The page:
But what’s most important? Preaching the gospel to all nations or constructing buildings to train new ministers and young people? Toward what objectives should the Church devote its physical resources now in order to quickly achieve results?
These are complex questions. Over the past 15 years the Council has tried to balance the means to advance on both fronts, all with a fraction of the physical and financial resources that we had in our former fellowship. It’s a classic dilemma, and one that Council members since 1995 have sought answers to urgently.
If we use the New Testament and the first-century Church as a guide, we quickly see that the preaching of the gospel is first and foremost. There is virtually no mention of building programs or physical church construction in any of the activities recorded about the early Church. There is considerable mention of supporting members, particularly, for example, as Paul canvassed congregations in several areas to raise funds for Church members and believers suffering from a famine in Judea.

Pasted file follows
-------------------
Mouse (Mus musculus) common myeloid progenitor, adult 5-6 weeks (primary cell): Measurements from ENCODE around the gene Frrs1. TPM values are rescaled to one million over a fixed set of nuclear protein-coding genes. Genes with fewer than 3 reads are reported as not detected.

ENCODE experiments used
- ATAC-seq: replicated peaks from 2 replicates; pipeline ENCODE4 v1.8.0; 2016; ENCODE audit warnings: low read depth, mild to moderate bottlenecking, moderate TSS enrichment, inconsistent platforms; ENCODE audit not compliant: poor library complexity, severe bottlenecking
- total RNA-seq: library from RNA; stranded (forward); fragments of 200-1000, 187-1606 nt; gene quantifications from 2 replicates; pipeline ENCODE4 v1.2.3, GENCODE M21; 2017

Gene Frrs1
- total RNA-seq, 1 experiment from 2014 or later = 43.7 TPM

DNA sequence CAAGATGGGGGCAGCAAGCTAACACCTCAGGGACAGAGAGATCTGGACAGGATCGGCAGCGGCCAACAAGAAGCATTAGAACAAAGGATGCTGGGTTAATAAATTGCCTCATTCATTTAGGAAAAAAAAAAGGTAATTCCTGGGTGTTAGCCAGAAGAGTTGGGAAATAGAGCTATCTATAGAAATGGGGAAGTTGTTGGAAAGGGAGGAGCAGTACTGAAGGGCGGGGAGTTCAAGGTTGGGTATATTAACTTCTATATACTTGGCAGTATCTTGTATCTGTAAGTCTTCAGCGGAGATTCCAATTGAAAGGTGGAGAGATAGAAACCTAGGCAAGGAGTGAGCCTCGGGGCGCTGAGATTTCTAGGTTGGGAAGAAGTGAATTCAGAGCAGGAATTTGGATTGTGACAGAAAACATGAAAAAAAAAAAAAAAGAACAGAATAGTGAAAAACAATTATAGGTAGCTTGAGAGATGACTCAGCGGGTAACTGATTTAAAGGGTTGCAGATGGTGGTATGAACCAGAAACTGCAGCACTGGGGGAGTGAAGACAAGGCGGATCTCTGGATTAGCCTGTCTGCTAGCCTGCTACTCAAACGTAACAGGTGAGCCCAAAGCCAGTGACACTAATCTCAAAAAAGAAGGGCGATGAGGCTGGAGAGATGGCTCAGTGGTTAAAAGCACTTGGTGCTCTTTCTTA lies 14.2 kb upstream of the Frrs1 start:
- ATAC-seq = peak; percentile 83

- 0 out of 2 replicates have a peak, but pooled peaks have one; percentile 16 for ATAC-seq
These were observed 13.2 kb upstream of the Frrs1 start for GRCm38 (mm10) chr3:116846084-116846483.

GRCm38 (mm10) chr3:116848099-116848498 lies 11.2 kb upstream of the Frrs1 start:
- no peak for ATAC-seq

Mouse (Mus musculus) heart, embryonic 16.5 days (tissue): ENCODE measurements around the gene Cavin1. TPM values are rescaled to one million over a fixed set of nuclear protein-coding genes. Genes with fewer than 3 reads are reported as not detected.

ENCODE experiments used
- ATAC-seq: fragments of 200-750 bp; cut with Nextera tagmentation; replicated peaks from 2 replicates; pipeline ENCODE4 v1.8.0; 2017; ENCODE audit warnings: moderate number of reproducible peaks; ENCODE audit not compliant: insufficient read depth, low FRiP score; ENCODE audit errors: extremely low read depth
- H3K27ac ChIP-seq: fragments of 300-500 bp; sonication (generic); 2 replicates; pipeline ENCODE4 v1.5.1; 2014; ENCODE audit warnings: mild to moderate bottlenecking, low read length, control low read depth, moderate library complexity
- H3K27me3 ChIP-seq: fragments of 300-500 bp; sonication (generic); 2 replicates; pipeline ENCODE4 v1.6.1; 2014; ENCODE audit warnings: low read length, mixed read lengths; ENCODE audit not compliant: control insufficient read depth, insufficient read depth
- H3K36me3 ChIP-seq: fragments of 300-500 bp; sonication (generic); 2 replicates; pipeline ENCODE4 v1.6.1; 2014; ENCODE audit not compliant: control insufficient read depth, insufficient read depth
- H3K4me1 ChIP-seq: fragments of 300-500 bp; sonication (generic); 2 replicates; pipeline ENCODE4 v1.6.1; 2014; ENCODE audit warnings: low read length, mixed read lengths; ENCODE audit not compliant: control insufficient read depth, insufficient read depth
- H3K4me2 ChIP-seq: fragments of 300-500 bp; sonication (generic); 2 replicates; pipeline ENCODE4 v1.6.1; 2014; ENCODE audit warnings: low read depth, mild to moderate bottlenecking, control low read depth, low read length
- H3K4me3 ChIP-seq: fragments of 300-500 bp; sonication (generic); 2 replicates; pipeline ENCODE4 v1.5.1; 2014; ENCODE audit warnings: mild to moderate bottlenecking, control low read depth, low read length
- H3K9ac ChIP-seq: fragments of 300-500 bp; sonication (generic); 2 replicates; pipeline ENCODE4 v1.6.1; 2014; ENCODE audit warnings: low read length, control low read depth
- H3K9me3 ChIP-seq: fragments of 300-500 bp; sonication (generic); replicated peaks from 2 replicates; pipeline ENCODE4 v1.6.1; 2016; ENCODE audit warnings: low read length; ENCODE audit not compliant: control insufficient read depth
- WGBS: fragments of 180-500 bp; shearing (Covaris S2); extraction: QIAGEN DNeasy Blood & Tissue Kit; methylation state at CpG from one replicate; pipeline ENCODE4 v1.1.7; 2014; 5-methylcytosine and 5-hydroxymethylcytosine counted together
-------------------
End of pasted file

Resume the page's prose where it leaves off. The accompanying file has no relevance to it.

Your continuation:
After we began our current fellowship some 15 years ago, we had to rebuild key assets. We set about codifying our precious spiritual beliefs and setting in place firm standards that would prevent them from being hijacked in the future. We had to rebuild and recreate our literature portfolio. We had to recreate the means to serve our members at the Feast of Tabernacles. In addition, we set a priority on educating our youth in God’s way and established United Youth Camps in our very first year. It was all a mammoth undertaking.
Through God’s mighty and merciful power, we have done all of that.